This story is, in essence, at least six months old. Even this blogger penned a post over six months ago titled "EA: Why Didn't Wii Focus on Nintendo?" The interesting thing is that I was going out on a limb back in November when I was calling Electronic Arts (ERTS) to the mat, back when it's stock price was $58 and it was trading at 43x earnings. Fast-forward to today: the stock is trading at $48, having dropped 17% from my original post. One of the principal reasons: stagnant revenue growth, skyrocketing development costs. Why? Having to ramp up development for yet another platform, but one that will be absolutely vital to its growth prospects in the near and medium-term: Nintendo's (OTCPK:NTDOY) Wii.
So this is what the Mercury News had to say about EA yesterday:
Some analysts and investors are beginning to question this upbeat outlook. The biggest problem: the surprising early dominance of Nintendo's Wii in the latest round of the console wars. It's no coincidence, they say, that EA emerged as the top game maker at a time when Sony's PlayStations dominated the game console market. The threat that the Wii now poses to Sony's dominance is bound to affect EA as well, they say.
EA officials blame the company's recent problems on the complexity of the transition. Not only has the company been developing games for about 11 different platforms during the transition, but there also are multiple emerging opportunities in the industry, from the growing market for games in Asia to in-game advertising to games for mobile phones, said company spokesman Jeff Brown.
While EA was late to recognize the potential of the Wii and Nintendo's DS handheld, it's been ramping up its development efforts for both, Brown said. Meanwhile, the company has also been investing in many of those new areas of the game business, he said.
In some ways, EA's troubles aren't unexpected. The transition to new generations of game hardware usually are troublesome for software vendors. That's because they typically invest in developing games for the new consoles long before sales of the machines take off.
But this time, analysts and game makers expected an easier time. Companies such as EA promised to continue to develop games for outgoing platforms longer than they had in the previous industry cycle. Sales from those games as well as for two new handheld systems, Nintendo's DS and Sony's PlayStation Portable, were supposed to help bridge the gap during the shift from older to newer generations of game consoles.
But things didn't work out as expected. Sony's PSP saw limited demand. Although games for Sony's older PlayStation 2 continued to sell, development costs for the new consoles skyrocketed, eating into company profits. And when the new consoles arrived, fewer than expected made their way into consumers' hands because of supply problems, demand problems or both.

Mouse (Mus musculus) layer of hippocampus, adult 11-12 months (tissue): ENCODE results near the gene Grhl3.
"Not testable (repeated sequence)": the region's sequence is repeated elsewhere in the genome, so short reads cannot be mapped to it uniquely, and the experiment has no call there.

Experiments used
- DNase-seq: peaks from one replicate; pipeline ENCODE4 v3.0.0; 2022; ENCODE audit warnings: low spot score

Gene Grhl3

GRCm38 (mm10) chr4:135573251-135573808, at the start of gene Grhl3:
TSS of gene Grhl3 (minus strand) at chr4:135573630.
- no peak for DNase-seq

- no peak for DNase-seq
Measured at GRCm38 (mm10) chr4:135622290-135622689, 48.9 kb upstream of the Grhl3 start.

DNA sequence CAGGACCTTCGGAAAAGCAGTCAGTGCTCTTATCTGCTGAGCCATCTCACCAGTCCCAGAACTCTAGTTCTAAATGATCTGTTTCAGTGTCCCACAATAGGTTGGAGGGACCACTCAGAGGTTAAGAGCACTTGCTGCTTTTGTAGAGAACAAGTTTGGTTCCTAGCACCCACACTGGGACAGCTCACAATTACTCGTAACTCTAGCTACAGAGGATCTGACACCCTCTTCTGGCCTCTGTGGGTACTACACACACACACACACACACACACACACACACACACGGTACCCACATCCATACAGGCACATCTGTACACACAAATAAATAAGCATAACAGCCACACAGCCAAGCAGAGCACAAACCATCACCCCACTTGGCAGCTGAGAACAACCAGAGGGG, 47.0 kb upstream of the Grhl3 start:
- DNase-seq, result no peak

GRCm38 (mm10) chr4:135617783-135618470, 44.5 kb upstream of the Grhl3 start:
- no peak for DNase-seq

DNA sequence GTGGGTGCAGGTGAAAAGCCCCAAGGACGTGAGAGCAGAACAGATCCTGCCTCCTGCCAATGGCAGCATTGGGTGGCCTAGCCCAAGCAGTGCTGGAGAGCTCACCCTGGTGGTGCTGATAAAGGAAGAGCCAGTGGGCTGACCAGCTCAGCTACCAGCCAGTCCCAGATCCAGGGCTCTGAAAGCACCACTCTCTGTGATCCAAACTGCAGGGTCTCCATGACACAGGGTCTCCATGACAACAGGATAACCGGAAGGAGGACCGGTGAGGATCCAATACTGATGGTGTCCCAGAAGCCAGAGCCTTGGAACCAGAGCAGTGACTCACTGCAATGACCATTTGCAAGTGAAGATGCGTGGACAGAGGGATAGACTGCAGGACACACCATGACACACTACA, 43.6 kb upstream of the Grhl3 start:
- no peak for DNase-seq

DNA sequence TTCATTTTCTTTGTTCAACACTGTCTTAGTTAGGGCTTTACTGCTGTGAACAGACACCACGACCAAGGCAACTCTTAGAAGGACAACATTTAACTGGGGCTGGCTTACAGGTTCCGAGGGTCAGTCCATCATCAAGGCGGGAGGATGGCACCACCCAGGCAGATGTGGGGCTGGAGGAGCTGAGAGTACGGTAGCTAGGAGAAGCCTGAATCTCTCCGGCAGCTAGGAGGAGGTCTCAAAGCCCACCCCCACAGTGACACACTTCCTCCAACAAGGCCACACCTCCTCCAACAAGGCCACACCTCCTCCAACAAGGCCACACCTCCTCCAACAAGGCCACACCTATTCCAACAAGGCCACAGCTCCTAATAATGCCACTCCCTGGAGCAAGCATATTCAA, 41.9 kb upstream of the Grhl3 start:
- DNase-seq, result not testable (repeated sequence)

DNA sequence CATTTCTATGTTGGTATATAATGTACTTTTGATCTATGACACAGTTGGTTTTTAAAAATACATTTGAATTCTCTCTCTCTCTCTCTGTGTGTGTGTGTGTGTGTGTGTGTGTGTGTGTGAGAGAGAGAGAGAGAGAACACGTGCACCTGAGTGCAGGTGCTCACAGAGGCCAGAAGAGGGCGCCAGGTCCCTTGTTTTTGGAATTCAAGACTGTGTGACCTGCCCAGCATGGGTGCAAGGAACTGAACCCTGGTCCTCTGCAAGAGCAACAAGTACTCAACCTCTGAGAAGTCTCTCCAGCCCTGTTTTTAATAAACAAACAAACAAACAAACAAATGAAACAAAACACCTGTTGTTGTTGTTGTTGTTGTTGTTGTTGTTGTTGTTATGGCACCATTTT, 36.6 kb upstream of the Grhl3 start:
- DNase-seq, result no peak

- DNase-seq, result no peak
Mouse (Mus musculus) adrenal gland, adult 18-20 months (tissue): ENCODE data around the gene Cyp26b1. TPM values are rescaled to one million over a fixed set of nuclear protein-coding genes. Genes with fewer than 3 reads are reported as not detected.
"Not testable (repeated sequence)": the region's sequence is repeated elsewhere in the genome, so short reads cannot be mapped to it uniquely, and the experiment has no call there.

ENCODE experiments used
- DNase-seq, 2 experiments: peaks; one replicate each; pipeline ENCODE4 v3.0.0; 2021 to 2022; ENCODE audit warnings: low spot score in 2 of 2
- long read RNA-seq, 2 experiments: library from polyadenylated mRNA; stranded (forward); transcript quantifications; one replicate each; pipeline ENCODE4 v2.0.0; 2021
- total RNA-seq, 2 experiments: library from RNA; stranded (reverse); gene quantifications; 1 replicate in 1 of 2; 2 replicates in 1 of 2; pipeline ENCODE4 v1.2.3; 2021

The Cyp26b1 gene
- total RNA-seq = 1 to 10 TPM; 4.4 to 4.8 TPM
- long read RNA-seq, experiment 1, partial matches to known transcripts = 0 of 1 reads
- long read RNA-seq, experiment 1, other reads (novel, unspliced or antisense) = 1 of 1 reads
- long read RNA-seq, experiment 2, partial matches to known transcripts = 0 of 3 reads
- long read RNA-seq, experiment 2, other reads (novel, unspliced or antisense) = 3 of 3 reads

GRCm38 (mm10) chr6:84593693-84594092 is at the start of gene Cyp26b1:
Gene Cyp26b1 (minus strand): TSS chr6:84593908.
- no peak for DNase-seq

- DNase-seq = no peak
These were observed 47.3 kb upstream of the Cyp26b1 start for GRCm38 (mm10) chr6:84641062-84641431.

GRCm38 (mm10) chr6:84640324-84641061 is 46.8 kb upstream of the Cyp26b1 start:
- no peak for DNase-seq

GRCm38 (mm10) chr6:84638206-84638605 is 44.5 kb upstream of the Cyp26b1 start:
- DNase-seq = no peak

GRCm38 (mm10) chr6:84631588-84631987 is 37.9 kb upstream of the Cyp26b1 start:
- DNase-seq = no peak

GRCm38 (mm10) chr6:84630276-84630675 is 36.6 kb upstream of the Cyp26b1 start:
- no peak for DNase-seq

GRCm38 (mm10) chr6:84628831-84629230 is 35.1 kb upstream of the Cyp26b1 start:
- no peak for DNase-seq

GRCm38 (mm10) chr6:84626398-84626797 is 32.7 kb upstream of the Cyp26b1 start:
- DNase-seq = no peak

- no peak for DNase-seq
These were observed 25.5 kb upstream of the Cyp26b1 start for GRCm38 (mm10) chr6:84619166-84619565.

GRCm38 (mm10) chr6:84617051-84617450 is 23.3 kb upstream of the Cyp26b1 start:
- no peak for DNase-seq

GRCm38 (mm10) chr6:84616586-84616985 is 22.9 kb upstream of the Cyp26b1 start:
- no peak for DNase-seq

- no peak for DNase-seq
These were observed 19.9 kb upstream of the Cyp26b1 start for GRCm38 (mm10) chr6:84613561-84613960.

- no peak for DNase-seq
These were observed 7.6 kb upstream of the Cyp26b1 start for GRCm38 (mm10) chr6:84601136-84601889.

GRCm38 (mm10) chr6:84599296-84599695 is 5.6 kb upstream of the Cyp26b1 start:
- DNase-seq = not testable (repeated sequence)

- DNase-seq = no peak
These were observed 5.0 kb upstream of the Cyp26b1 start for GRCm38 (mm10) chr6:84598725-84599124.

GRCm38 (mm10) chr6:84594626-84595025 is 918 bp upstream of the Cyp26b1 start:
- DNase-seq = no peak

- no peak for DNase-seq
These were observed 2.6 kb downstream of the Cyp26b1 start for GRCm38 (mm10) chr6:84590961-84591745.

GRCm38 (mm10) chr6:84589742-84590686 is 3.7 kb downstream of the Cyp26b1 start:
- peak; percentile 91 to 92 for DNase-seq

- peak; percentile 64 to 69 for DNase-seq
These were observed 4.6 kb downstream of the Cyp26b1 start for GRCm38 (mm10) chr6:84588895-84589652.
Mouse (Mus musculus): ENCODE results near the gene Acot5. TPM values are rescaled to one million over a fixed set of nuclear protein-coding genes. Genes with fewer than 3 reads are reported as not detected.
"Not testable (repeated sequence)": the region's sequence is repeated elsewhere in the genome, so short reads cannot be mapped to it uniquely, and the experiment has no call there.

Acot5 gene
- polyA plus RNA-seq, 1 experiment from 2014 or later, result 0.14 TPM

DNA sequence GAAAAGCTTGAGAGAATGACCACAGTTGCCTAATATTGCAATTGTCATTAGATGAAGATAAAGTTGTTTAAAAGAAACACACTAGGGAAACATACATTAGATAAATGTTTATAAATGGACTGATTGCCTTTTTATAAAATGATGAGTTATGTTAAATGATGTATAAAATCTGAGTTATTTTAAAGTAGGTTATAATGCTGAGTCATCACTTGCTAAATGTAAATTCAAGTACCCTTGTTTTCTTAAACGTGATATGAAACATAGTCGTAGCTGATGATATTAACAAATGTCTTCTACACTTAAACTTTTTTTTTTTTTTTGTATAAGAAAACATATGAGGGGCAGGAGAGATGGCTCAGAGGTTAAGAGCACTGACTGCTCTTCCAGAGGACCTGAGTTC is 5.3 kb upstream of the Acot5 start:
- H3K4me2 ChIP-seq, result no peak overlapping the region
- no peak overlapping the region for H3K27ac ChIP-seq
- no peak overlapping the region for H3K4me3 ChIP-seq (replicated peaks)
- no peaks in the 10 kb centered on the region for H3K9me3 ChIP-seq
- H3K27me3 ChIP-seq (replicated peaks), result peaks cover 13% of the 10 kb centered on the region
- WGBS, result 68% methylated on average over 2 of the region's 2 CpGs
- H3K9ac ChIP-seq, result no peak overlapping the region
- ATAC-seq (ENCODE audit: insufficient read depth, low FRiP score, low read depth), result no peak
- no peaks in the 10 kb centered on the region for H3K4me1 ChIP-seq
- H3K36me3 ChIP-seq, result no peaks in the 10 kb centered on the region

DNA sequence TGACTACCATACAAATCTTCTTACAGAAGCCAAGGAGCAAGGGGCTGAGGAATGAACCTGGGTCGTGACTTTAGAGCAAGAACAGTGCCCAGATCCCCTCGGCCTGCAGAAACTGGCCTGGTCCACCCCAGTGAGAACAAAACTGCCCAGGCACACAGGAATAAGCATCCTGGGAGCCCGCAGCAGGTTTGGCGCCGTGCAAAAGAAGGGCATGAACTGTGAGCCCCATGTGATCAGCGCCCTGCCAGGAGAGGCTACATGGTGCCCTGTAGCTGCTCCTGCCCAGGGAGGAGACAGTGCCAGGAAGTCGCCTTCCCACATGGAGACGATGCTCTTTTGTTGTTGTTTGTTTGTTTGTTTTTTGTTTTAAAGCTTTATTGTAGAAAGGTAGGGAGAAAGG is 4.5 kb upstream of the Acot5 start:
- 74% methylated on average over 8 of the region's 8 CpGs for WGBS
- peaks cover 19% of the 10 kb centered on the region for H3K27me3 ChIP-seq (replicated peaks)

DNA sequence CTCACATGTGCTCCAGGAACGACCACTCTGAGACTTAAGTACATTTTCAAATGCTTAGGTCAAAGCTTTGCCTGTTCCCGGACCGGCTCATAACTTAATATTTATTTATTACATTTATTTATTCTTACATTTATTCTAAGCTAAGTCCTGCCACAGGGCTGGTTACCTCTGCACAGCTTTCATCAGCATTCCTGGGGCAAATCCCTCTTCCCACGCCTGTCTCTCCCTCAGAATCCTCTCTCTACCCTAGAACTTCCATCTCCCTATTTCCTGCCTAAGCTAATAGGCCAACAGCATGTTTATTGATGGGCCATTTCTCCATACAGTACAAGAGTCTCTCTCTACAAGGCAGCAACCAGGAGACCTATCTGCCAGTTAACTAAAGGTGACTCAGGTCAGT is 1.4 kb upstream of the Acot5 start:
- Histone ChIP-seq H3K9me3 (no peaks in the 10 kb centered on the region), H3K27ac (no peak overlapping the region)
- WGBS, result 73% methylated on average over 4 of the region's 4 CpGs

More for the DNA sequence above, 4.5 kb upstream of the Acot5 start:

For the industry, the result has been a longer than expected transition. For EA, it's meant that sales have grown at an annualized rate of just 1.5 percent over the last three years, its research and development costs have more than doubled during that time period, and its profit has fallen by more than half.
Now compare this to what I had written on November 21, 2006. DId these risks of backing the legacy leaders ever come home to roost, or what?!
However, when a platform technology shift happens (roughly every five years), game developers encounter a rough patch and need to increase diversification by making fewer titles across more platforms. They then wait for the fall-out and watch for the winners to emerge, after which point they revert back to the original operating model. While this is a business that has the capacity to mint cash, it also has the capacity to result in a lot of dry wells. Clearly not a business for the meek.
So if EA continues its emphasis on Sony it is clearly exposed to the degree of adoption (and supply) of new PS3 consoles. If PS3 flops then what? EA will need to identify and milk another future cash cow. They could look to Microsoft’s Xbox 360, with a current installed base approaching 10 million by Dec 31. Not exactly the 100 million installed user base of PS2, but not too shabby nonetheless. However, if the situation evolves such that the Nintendo Wii becomes the rising star, EA may be in trouble. FYI, the French company Ubisoft has lined up nine titles for Nintendo including that exclusive to the Wii: Red Steel.
Ninendo has forecasted up to 4 million units shipped worldwide and with sharply lower development costs than Xbox and PS3: $5-$8 million per title for the Wii vs. the $15-$20 million for Xbox 360/PS3 platforms. This makes the Wii far more attractive (and less risky) for both developers and publishers. If EA sticks to their PS3/Xbox 360 strategy, they may miss the boat on Nintendo, spending too much in development costs while missing what looks to be a home run console in the Wii. This could dent the next several quarters of EA’s earnings, painting a pretty ugly picture for the stock price going forward.
Ok, ok, so I called this one (or, rather, the internet did). But what about Ubisoft, that company that was well ahead of the pack in putting its chips in with Nintendo and the Wii? They just reported blow-out earnings today. Among the big winners in their current product portfolio? Red Steel, exclusively for the Wii, as mentioned in my post above.
As I have noted before, game development is akin to trading, where bet distribution and bet sizing are key to winning. And in the case of EA, while they are working dutifully at playing catch-up, they find themselves deep, deep in the hole with a declining pile of chips in front of them. EA has won before and I am sure they'll win again, but theirs is a tough row to hoe. And it takes time. A. Long. Time.
ERTS 1-yr chart: